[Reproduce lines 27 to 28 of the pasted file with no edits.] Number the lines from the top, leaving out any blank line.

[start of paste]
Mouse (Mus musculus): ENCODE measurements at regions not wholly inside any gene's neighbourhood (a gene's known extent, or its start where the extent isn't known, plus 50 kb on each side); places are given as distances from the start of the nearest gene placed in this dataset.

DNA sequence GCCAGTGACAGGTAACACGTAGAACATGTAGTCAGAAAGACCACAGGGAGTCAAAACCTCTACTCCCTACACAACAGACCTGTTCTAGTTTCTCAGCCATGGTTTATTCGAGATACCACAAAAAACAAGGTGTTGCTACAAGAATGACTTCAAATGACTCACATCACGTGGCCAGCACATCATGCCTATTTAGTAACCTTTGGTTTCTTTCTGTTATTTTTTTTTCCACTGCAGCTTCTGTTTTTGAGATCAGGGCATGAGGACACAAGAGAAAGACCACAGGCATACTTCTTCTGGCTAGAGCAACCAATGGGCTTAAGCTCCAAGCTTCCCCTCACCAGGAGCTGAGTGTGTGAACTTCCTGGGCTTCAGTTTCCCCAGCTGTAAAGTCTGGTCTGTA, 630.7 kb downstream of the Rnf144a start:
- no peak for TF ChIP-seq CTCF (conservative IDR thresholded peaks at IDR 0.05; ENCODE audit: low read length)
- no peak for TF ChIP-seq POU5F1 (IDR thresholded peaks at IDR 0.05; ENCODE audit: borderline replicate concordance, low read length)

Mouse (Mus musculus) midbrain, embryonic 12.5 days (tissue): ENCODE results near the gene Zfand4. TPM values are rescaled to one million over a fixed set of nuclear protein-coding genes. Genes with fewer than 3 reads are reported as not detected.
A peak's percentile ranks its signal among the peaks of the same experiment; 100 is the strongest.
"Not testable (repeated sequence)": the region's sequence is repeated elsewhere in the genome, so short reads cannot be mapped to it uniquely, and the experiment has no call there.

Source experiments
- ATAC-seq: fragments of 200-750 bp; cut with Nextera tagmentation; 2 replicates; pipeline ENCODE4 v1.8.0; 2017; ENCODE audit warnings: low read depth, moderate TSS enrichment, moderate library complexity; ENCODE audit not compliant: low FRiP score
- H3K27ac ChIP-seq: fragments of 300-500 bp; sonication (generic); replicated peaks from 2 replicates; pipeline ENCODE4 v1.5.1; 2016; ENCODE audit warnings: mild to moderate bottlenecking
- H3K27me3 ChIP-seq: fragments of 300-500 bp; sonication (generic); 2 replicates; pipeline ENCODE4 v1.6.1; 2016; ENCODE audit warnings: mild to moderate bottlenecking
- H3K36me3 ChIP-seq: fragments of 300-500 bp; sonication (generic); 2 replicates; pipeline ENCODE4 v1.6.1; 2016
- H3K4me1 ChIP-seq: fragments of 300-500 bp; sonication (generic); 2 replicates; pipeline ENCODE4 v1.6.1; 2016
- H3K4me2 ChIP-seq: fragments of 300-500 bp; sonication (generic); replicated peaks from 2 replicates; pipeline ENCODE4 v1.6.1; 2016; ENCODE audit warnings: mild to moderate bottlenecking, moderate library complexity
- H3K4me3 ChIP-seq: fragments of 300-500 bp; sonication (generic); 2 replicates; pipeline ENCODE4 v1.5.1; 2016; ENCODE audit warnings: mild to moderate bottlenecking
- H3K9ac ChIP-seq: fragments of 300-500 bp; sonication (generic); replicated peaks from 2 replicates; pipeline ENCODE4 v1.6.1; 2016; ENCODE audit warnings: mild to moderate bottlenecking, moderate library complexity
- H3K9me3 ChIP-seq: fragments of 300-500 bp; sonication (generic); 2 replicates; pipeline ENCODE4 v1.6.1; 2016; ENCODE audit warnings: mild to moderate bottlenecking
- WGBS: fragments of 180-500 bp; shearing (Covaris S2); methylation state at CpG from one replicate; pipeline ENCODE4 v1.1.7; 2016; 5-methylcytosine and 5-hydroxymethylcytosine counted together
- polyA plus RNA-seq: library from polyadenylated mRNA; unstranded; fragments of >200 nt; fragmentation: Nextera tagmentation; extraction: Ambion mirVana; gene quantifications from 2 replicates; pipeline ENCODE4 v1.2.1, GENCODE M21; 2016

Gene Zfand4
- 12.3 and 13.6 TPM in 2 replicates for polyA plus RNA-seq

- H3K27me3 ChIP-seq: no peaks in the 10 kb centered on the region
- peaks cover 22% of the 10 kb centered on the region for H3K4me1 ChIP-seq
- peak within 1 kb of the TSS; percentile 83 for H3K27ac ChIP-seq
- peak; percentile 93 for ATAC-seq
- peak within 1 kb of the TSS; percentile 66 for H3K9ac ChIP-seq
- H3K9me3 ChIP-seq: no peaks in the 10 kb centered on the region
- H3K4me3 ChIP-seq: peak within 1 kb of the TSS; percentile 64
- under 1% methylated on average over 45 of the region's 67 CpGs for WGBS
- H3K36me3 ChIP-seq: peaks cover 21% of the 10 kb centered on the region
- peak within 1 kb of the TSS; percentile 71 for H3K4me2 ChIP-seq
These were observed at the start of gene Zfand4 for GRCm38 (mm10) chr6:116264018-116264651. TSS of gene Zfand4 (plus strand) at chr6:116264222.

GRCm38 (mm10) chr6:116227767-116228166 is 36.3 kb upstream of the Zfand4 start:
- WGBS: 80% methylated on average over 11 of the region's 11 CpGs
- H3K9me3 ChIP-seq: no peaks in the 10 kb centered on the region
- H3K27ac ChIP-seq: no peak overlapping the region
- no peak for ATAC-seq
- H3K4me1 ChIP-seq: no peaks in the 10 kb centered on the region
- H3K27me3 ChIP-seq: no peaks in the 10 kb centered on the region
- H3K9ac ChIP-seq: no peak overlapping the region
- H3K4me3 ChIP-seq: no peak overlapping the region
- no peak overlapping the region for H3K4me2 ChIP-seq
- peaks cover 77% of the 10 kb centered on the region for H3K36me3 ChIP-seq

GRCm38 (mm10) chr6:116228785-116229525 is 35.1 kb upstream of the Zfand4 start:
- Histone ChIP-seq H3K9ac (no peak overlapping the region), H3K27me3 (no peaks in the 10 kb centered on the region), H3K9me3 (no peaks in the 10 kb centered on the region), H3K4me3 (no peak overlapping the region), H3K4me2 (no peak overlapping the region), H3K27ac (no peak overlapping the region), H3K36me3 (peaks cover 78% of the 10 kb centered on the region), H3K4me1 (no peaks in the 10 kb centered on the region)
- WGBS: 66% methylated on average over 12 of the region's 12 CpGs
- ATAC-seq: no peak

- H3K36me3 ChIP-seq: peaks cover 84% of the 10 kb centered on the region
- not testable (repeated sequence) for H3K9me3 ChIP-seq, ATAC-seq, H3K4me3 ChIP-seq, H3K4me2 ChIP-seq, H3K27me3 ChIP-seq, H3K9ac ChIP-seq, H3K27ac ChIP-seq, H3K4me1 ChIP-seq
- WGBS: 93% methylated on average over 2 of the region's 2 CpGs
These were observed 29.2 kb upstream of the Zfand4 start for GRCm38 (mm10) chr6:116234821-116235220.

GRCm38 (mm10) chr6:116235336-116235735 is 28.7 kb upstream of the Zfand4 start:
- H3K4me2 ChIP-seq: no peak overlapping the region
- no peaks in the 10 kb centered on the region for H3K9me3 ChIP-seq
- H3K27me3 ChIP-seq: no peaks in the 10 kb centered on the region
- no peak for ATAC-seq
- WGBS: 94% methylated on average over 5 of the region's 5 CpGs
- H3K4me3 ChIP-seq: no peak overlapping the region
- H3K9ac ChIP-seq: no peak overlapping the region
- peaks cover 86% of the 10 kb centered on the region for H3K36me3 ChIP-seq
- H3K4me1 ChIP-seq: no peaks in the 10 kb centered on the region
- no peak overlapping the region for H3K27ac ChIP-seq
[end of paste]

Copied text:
- H3K9me3 ChIP-seq: no peaks in the 10 kb centered on the region
- H3K4me3 ChIP-seq: peak within 1 kb of the TSS; percentile 64